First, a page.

The Flathead County jail has room for a few dozen more “guests” since a temporary addition opened July 2 on the second floor of the Justice Center.
By converting space that once housed the County Attorney’s offices into dormitory-style rooms for 40 jail beds — and adding more bunk beds to the existing detention center — the county finally has a stop-gap measure in place to deal with the chronic overcrowding at the jail. For the first time in years the jail is able to accept misdemeanor offenders of all kinds, not just those involving violence or public endangerment.
Even though it cost $1.64 million to build and furnish the addition, it’s only a temporary fix. It may be a few years before the county comes up with a game plan of what kind of new jail to build and how much it will cost.
Here’s what we know so far. Flathead County has included $50 million for a new jail in the county’s five-year capital improvement plan. The cost would be spread out over three years and the project is contingent on voters supporting a $37 million bond.
To their credit, county officials are doing their homework to look at what similar counties have in place for adult detention. Members of a jail planning group toured Gallatin County’s 160-bed jail in Bozeman this week. Flathead County is similar in size and economy to Gallatin County, so it makes sense to get a close-up look at that facility, which was supported with a $32 million voter-approved bond.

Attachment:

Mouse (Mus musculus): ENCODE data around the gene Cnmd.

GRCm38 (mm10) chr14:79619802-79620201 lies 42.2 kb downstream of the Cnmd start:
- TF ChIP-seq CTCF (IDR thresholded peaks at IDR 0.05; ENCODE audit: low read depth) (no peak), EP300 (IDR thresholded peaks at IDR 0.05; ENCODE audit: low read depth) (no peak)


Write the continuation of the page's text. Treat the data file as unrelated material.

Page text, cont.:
Given the projected continuing growth of the Flathead Valley, it’s inevitable our county will need to build a new jail. Converting an existing facility or somehow adding on to the existing jail in the Justice Center just don’t seem like good options when one considers the return on investment.
Yes, $50 million is a boat-load of money, and it’s not going to get any cheaper. The county won a state planning grant last year to evaluate expansion options, and we encourage all of the county officials involved in the planning process to use every dollar of that grant wisely to determine a solution for adult detention that will serve the Flathead for the next 100 years and beyond.